StreetFilm: Raising the Walk

From the StreetFilms animation division, which brought you the chicane, comes another instant classic, this one illustrating the benefits of the raised crosswalk — basically a wide speed hump with a crosswalk on top.

Raised crosswalks have been recommended for areas including Hell’s Kitchen and the Gowanus section of Brooklyn, where speeding traffic and turn conflicts make for particularly dangerous conditions.

Warning: Once you watch this, your brain is likely to queue the "Frogger" theme when crossing the street. 

Video produced by Elizabeth Press

  • The animation videos are really great at demonstrating how these traffic calming techniques work in a fun way.

  • Braddy

    Now we just need a Space Invaders animation where the ped blasts away cars!

  • flp

    sweet!! if only re-designing streets (and altering driver behavior) were that simple. *sigh*

    and, yes, frogger did come to mind.

    i want a q-bert inspired clay-mation next! perhaps a short showing the pitfalls of switching from one form of inefficient mass-transportation to the next would be an appropriate topic? there the viewer could be ushered out of q-bert mode by virtually hopping on a bike or entering a truly efficient example of mass transportation.

  • momos

    What a great idea!

    Instead of making people descend to the level of cars to cross the street, make cars drive up over the space where people walk.

    One of Jan Gehl’s major principles is making drivers feel as though they are entering the domain of pedestrians, not the other way around.

    There aren’t many better ways to do this than the raised crosswalk.

  • Danaeo

    This might be a good solution to intersections where stop signs aren’t working and a traffic light isn’t appropriate. For instance, in Prospect Heights at the intersection of Flatbush, Park Place and Carlton, where there’s a tiny triangular pedestrian island. The crossing across Carlton onto the triangle from Park Place is especially dangerous (well, the whole thing is dangerous). It isn’t possible to put a traffic light there because it would back up Flatbush and cars routinely ignore the stop sign.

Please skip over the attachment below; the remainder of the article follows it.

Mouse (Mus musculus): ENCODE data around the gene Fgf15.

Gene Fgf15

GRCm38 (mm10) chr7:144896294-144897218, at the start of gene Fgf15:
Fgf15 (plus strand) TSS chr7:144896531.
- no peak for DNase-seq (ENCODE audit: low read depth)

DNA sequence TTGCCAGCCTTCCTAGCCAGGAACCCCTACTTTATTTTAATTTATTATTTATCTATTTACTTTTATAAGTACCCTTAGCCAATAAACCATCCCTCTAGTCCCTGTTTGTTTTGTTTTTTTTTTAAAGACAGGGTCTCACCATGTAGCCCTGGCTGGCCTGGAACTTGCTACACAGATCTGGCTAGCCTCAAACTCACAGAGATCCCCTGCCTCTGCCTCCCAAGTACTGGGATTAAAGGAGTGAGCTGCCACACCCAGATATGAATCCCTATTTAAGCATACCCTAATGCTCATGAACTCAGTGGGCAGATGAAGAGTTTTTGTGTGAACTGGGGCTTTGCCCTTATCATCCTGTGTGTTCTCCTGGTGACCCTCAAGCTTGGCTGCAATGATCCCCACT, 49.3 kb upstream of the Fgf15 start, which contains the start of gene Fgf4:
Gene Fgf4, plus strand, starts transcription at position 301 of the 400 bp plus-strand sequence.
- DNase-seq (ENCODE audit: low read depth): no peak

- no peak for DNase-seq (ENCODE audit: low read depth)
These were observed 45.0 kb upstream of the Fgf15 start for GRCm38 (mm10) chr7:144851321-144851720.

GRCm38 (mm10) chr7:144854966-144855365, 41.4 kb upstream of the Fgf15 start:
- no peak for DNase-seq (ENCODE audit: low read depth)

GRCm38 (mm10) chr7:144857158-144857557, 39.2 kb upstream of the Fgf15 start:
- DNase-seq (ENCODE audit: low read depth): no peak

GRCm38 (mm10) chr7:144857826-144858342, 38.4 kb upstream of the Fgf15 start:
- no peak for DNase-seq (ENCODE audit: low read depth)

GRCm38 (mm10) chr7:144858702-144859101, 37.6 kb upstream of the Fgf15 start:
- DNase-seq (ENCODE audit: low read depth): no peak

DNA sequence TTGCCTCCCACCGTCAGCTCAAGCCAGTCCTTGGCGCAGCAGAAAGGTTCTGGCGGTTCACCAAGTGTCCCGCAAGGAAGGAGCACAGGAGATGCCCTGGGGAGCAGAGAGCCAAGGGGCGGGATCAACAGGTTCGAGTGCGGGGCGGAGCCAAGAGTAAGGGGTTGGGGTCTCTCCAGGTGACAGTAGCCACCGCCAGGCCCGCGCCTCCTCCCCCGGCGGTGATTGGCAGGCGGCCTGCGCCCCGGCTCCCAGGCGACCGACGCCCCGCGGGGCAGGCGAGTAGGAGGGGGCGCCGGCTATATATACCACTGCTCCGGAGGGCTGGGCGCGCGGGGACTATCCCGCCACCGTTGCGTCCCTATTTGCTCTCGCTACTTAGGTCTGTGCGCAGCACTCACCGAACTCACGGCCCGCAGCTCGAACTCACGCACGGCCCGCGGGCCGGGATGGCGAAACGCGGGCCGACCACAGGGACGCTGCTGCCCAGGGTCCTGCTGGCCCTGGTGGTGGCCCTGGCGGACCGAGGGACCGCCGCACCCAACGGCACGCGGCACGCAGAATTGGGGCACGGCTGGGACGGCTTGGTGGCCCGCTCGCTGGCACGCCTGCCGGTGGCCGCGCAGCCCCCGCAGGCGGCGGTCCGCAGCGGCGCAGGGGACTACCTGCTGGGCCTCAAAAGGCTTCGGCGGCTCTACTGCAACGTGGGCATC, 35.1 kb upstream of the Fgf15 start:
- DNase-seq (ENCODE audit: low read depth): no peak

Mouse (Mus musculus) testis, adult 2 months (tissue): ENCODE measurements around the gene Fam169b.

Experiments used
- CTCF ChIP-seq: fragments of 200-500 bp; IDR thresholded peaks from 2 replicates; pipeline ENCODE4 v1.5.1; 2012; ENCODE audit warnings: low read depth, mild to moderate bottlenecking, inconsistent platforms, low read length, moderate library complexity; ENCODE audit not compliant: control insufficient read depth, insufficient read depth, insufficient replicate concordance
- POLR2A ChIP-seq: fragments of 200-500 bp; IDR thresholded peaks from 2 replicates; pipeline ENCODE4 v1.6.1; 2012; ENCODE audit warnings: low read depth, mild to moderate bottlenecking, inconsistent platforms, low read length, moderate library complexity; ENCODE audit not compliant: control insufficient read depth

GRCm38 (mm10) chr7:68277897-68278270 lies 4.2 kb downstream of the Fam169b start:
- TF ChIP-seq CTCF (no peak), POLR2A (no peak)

I wonder if DOT would agree to put these on truck or bus routes? They already have a policy about not installing speed bumps on those routes.

  • Cross this

    These would also slow down emergency vehicles and hinder snow plowing. What about drainage? And you just create a drag-strip speed bump to speed bump.

  • Cross this, you seem to oppose anything that aims to slow down cars for the purpose of protecting pedestrian life and limb. Do you think crossing the street on foot is not something that should be facilitated? Do you think that crossing the street is… unusual? Welcome to Streetsblog!

  • Cross this: Trying to find reasons not to do things that benefit pedestrians. Why?

    Drainage is not a problem at all, in fact in places like Portland they have excellent ways to integrate bioswells into their raised crosswalks.

    They have raised crosswalks in Boston. I was there in snowy February last year and there seemed to be no problem with plows. If they have raised crosswalks in cold weather cities like Boston, there is no reason why they can’t have them everywhere.

    Finally, these might slow emergency vehicles 1 or 2 seconds, maybe?! Think of it, If they prevent just one child from being hit by a car I am sure that more than makes up for a few seconds delay.


  • Chris

    There was only one inaccuracy in your film. You have an NYPD car stopping for the pedestrians, instead of flashing its lights and barreling through without a second thought.

  • Scott

    Don’t they already have something like this in Manhattan on, I think, 20th St between 1st and 2nd aves. Schools on both sides of the street.

    Wonder how that is working out?

  • Eric

    Elizabeth Press is the Nick Park of the Livable Streets movement.


  • Christine Berthet

    I love it .. Hell’s kitchen will take 10 of those .. Noneed to wrap it as a gift , it is a valentine for myself .. where is the check out line?
    Thank You Elizabeth..


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